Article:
* Edinburgh : Constable and Co.

Ed. A translation, I perceive.

Emm. Yes, from the German, but without the German rhapsody or affectation. It is as simple and unpretending as you can possibly imagine ; and in manner and construction, reminded me of one of Chambers' tracts, “The Journal of a Poor Vicar.”

Aug. “Simple and unpretending,” will also do for a criticism of Dr. Cumming's SABBATH MORNING READINGS ON EXODUS.* They are less flowery than some of his other writings, and only profess to “elucidate customs and explain difficulties with simplicity and clearness.” Dr. C. however, has brought together all the information needed for this purpose, in a careful, painstaking manner; occasionally quoting largely from works, so as to render his commentary valuable to those who do not possess large libraries. At the same time, the style is so familiar and unassuming, that this volume will admirably suit for family reading.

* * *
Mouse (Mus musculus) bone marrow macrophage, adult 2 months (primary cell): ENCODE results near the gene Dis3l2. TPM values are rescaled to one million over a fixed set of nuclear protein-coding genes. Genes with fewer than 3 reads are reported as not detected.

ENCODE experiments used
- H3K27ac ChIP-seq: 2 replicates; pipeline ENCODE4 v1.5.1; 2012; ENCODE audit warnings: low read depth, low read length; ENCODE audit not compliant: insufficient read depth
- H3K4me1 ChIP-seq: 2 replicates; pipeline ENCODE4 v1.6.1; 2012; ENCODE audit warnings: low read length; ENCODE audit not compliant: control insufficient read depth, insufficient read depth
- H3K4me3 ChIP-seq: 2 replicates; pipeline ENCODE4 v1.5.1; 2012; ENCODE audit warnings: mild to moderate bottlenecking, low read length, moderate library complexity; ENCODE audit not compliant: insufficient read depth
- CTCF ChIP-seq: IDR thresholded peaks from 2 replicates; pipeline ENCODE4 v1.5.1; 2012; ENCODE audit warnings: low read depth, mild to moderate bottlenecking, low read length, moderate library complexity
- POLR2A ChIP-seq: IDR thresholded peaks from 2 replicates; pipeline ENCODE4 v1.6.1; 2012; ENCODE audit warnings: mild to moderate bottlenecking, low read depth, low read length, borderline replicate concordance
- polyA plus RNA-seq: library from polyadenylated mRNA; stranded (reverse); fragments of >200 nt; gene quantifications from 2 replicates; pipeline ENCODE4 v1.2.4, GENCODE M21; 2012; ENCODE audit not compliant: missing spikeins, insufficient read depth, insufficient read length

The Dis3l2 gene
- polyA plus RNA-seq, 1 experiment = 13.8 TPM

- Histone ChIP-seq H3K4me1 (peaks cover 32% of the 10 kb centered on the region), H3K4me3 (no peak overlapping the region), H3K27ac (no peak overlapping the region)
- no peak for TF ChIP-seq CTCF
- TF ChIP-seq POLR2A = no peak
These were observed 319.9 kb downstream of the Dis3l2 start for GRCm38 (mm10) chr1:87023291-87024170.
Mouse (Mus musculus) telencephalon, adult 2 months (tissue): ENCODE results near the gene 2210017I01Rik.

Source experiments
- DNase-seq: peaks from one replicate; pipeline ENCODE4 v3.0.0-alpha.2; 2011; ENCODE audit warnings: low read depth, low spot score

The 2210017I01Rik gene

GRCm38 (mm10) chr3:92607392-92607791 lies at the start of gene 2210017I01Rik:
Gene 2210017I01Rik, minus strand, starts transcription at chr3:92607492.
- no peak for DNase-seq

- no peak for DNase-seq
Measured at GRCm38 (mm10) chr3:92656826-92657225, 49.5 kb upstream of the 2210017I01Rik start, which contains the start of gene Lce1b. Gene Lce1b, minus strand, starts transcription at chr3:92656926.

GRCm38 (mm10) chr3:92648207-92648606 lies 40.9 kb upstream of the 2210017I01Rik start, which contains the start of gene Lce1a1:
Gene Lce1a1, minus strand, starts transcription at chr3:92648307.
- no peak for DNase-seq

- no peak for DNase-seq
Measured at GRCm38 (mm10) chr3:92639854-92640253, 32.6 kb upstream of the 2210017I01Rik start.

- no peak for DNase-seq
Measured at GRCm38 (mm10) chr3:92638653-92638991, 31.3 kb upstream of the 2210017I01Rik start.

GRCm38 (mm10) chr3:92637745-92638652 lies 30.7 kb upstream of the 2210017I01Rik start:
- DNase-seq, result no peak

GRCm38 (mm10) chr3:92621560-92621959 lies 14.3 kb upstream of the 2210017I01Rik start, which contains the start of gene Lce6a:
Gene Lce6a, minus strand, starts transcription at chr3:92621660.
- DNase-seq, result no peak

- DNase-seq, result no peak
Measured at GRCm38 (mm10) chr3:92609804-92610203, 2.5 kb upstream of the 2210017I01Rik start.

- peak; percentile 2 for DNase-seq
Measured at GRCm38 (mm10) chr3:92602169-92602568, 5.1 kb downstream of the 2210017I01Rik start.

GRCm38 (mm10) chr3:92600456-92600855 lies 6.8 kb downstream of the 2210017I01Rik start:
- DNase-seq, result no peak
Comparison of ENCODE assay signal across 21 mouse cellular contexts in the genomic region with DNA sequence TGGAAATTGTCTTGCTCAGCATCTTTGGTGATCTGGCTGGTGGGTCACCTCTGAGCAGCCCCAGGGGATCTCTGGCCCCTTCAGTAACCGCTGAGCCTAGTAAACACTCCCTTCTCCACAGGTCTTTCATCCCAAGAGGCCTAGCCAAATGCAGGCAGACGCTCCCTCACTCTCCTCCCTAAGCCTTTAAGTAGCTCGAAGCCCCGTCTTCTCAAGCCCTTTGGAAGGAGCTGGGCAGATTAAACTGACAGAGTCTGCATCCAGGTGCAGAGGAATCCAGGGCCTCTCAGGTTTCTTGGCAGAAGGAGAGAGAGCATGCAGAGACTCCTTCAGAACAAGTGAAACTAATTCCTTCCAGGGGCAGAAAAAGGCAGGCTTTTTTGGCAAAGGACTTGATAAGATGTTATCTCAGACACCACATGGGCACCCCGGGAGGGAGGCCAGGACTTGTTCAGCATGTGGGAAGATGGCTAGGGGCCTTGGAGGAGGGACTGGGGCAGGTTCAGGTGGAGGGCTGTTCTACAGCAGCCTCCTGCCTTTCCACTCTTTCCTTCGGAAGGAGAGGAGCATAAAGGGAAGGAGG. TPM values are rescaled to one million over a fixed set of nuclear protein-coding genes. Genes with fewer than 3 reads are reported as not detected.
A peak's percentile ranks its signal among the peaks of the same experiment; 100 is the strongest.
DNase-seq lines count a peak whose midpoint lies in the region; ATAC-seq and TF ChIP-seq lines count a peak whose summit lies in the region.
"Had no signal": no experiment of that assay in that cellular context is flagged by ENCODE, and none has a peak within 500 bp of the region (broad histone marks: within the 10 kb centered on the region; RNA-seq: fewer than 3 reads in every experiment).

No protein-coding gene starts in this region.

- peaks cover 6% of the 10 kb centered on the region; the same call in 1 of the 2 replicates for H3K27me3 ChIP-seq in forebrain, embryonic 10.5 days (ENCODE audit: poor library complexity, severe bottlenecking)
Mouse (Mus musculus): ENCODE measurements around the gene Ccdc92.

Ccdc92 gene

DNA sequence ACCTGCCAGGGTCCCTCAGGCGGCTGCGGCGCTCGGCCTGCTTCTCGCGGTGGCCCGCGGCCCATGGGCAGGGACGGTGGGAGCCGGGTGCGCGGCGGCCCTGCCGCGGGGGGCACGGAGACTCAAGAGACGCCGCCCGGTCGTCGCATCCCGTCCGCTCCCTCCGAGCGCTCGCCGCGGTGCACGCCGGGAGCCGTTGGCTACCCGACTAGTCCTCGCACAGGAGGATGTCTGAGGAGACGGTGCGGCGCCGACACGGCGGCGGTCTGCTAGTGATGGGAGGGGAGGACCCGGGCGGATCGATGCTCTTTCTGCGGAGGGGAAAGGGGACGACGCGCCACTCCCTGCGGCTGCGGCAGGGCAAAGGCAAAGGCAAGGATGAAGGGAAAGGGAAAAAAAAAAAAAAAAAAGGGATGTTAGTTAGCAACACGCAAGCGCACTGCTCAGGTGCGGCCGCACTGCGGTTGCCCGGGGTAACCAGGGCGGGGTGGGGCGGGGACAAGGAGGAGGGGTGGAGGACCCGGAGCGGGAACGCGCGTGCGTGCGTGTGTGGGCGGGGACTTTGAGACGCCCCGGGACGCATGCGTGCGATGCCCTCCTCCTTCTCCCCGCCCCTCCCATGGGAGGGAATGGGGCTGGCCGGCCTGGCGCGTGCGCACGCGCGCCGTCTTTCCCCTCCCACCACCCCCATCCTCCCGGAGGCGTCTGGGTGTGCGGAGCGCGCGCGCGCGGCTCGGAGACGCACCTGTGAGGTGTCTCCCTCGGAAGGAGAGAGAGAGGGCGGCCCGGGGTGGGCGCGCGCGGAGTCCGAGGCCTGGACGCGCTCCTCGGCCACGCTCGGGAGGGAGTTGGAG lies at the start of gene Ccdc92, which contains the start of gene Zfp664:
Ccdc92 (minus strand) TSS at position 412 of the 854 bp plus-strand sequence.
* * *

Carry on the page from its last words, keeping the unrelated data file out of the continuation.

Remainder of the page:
Ed. I suppose, that Dr. Cumming's originalities are not excluded ?

Aug. They are still apparent; as, for example, in deriving from the narrative of Moses interposing between the contending Hebrews, an argument in favour of improving the wretched domestic condition of the lower orders, and raising them from their barbarous physical degradation.

Ed. Have you anything else to notice ?

Aug. Only that there is a kind, lively manner kept up throughout ; and that the author loses no opportunity of causing his comments to bear upon the conscience.

Emm. It is not always that the title of a book is thoroughly descriptive of its contents.

Ed. Perhaps, not often.
Emm. THE SUNSHINE OF GREYSTONE, however, is not the

# London : Shaw.

London : Binns and Goodwin.

only title of a book for girls, written by the Authoress of “ Louis' School Days,” but also is the theme on which it is composed.

Mrs. M. What is the object, then ?